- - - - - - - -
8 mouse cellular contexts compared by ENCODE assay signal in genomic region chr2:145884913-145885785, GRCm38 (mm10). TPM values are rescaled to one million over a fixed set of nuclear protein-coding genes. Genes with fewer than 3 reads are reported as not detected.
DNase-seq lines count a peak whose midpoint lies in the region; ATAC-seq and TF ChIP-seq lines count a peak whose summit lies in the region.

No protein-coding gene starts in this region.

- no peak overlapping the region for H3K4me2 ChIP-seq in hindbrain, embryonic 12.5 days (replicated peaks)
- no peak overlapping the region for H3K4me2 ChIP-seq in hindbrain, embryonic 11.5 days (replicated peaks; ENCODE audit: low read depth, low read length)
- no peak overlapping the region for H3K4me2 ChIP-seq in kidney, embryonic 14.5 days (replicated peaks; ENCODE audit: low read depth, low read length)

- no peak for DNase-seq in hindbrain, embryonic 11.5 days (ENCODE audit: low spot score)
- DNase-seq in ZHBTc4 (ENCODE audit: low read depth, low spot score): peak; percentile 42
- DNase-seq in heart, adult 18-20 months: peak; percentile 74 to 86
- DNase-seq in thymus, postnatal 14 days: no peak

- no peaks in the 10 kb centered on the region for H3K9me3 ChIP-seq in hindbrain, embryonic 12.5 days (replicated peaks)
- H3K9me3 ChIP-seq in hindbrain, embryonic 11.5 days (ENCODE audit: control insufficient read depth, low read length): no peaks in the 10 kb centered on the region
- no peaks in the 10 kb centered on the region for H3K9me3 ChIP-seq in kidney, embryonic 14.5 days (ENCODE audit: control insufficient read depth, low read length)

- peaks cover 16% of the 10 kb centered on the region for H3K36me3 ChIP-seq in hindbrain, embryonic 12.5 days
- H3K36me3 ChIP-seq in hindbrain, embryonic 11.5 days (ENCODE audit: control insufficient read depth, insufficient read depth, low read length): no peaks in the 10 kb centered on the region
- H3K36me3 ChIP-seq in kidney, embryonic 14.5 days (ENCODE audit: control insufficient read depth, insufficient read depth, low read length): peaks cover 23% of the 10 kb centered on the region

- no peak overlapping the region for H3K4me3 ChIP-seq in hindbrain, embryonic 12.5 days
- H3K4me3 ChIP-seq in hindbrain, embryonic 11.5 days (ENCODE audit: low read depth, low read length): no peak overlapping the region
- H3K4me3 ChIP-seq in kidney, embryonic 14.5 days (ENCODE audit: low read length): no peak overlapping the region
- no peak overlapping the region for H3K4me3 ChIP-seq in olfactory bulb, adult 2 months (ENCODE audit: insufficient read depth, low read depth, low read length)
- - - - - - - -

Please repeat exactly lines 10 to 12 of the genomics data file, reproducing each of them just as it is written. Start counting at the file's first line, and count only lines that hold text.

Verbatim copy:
- DNase-seq in thymus, postnatal 14 days: no peak

- no peaks in the 10 kb centered on the region for H3K9me3 ChIP-seq in hindbrain, embryonic 12.5 days (replicated peaks)
- H3K9me3 ChIP-seq in hindbrain, embryonic 11.5 days (ENCODE audit: control insufficient read depth, low read length): no peaks in the 10 kb centered on the region